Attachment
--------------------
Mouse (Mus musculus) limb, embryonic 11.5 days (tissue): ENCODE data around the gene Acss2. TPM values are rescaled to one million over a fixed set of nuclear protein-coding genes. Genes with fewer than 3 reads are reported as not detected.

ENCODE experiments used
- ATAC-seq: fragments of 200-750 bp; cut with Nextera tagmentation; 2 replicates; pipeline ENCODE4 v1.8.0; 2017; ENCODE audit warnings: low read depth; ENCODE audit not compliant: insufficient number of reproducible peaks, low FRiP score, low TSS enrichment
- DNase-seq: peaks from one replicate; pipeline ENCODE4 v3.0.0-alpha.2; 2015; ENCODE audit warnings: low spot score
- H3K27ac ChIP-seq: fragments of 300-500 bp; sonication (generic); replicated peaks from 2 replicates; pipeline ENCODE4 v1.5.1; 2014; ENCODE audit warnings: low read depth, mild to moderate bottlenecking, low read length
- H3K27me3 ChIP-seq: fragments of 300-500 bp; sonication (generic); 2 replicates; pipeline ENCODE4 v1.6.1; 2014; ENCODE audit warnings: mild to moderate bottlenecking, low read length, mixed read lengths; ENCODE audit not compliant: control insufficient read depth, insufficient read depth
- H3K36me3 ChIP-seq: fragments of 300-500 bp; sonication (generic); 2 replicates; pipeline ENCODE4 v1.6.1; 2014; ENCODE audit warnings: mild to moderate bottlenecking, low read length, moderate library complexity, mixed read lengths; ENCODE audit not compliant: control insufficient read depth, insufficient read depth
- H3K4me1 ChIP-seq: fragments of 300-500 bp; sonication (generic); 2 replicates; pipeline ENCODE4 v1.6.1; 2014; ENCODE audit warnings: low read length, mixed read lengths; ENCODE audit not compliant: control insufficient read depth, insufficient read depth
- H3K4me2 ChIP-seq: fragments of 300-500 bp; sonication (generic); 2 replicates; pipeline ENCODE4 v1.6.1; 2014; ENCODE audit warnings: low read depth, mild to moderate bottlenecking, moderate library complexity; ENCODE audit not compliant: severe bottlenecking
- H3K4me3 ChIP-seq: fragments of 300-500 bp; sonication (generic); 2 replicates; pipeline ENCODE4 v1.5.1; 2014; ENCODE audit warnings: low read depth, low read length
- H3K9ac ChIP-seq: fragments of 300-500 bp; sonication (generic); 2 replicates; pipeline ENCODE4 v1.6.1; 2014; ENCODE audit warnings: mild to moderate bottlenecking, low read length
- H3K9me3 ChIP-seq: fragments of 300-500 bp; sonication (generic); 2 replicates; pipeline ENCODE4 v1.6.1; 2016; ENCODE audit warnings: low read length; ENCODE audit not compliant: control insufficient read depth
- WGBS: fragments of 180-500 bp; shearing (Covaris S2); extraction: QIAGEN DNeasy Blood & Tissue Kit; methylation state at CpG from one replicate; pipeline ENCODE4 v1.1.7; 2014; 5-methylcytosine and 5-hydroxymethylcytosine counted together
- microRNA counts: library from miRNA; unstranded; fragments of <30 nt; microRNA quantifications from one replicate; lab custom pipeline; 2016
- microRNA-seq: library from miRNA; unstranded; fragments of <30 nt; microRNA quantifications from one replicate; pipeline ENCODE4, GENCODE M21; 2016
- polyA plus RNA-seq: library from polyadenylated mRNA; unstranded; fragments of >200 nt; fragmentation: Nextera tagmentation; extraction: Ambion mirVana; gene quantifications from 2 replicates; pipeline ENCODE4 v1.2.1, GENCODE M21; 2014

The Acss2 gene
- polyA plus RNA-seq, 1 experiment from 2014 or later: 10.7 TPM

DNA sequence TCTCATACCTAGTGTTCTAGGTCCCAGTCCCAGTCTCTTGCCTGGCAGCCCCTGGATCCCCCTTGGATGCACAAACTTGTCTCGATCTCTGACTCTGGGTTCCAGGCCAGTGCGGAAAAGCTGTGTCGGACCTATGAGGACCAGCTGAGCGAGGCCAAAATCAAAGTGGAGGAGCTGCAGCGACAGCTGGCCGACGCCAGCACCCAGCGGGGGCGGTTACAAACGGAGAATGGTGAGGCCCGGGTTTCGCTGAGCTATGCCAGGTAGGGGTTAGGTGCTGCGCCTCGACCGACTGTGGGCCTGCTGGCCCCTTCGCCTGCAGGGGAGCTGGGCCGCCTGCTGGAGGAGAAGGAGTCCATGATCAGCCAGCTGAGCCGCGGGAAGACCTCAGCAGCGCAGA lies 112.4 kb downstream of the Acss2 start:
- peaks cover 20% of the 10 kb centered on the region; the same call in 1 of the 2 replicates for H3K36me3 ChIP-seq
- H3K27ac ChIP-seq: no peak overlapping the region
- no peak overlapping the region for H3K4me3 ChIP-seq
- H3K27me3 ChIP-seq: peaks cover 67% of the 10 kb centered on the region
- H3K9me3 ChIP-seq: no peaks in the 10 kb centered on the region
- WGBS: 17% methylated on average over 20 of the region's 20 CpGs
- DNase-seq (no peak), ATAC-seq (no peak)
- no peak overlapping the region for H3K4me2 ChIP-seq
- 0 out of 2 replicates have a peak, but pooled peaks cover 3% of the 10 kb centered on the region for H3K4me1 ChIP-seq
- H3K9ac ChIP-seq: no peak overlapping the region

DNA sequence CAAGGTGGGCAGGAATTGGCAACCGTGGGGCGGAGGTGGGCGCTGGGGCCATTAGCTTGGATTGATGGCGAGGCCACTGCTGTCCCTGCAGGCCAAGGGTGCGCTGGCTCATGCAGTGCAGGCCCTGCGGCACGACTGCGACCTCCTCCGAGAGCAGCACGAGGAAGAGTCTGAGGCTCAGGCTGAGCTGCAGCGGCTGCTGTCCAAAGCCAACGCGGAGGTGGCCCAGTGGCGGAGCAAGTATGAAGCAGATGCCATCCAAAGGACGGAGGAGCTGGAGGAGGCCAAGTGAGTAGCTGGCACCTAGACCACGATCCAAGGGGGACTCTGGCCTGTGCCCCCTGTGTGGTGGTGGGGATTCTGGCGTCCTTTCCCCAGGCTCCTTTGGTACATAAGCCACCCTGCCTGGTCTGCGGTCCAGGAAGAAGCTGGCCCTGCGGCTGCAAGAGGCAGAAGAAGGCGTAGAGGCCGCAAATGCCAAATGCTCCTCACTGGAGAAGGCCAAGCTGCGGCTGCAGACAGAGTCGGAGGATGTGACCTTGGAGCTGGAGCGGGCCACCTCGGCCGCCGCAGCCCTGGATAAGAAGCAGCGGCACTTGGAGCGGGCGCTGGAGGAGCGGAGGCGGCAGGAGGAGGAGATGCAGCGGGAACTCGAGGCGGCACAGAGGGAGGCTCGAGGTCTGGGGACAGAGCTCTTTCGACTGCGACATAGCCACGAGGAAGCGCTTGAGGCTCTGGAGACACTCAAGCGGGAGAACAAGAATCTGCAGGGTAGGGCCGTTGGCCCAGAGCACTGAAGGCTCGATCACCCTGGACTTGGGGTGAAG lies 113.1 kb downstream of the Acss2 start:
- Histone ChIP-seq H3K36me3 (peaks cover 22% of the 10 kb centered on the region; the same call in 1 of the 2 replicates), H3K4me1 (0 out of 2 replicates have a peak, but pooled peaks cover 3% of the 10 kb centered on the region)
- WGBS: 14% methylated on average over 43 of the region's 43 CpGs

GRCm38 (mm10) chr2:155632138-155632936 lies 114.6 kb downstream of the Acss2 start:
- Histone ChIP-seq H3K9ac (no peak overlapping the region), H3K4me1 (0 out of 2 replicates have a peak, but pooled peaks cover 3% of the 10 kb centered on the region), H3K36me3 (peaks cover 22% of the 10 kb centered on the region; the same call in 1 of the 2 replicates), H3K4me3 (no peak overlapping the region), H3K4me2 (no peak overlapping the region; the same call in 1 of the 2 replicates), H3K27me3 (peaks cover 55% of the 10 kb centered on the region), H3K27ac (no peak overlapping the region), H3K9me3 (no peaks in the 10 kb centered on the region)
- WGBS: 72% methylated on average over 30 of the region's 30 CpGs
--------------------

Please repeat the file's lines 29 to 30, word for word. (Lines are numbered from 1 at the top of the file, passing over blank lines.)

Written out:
- H3K9ac ChIP-seq: no peak overlapping the region

DNA sequence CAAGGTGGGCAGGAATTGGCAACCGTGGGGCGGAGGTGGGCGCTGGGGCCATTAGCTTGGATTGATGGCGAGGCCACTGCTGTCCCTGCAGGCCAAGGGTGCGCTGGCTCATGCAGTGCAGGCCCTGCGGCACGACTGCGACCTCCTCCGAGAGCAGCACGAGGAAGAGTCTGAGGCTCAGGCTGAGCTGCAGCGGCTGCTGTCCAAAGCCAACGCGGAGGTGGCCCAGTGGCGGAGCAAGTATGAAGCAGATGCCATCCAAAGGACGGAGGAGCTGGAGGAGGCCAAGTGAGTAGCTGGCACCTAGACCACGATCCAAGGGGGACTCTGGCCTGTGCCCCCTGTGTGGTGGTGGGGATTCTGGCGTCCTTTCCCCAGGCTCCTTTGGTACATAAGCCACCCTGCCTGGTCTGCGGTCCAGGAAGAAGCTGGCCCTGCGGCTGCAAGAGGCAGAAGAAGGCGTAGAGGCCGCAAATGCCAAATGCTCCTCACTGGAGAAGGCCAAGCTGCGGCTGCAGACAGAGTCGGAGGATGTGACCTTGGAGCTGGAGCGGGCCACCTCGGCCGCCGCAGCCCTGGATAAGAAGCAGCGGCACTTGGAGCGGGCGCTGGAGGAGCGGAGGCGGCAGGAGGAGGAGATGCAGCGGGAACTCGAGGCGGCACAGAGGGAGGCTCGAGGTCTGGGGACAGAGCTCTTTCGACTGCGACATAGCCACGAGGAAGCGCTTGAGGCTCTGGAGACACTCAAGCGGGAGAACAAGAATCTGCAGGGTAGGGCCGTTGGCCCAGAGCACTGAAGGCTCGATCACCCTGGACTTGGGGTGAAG lies 113.1 kb downstream of the Acss2 start: